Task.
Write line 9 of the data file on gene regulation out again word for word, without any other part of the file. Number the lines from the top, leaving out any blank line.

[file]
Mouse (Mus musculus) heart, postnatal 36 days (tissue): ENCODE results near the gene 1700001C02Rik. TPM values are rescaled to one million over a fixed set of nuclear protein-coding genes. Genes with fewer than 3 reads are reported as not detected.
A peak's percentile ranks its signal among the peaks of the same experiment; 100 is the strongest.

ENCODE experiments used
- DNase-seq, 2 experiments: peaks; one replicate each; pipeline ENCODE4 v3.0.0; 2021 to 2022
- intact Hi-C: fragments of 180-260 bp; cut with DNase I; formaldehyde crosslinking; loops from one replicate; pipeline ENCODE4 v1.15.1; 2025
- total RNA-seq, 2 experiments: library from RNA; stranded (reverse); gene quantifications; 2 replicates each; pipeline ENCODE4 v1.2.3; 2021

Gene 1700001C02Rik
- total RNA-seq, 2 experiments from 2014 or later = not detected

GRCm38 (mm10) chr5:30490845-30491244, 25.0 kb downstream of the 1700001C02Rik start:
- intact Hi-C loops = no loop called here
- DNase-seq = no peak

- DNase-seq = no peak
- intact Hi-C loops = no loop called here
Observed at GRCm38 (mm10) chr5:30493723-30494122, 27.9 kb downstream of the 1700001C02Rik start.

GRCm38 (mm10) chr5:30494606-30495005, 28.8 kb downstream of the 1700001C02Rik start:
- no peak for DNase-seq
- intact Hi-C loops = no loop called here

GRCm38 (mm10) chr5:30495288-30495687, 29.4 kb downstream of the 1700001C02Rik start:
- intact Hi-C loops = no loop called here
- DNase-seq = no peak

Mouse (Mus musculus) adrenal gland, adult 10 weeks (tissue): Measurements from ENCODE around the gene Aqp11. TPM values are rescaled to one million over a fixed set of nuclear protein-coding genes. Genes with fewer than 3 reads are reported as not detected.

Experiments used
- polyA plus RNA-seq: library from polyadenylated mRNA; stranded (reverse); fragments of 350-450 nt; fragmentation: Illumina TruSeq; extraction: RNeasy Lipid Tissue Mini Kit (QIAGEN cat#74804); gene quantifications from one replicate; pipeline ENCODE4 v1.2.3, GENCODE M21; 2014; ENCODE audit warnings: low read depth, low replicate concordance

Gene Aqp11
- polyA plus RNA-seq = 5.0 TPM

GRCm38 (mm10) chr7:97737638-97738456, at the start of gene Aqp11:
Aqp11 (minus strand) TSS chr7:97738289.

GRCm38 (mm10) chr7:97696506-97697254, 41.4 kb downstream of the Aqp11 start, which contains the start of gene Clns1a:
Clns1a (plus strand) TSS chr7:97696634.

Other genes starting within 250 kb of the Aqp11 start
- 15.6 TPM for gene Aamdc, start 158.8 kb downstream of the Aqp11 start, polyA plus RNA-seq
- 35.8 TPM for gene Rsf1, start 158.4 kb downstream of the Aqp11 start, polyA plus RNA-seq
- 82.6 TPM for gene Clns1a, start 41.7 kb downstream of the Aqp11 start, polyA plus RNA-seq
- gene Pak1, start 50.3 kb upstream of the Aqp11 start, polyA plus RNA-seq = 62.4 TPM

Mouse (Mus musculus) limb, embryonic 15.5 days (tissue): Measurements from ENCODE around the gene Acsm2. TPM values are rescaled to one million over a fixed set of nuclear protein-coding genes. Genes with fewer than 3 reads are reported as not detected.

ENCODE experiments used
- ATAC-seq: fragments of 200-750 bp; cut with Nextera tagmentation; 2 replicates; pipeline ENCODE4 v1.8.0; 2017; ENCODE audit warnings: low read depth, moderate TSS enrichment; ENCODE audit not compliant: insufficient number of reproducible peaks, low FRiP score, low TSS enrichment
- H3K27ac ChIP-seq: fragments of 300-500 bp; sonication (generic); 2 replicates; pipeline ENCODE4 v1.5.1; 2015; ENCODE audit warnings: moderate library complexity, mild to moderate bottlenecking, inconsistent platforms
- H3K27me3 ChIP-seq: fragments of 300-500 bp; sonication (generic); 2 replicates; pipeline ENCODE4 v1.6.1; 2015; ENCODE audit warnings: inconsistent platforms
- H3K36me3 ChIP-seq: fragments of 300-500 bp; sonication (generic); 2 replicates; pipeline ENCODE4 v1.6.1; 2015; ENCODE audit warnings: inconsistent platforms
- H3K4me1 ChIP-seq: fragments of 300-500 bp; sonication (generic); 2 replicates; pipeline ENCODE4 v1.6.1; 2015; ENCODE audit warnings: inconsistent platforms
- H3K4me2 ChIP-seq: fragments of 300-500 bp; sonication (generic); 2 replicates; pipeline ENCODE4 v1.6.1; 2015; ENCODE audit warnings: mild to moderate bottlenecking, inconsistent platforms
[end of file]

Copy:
GRCm38 (mm10) chr5:30490845-30491244, 25.0 kb downstream of the 1700001C02Rik start: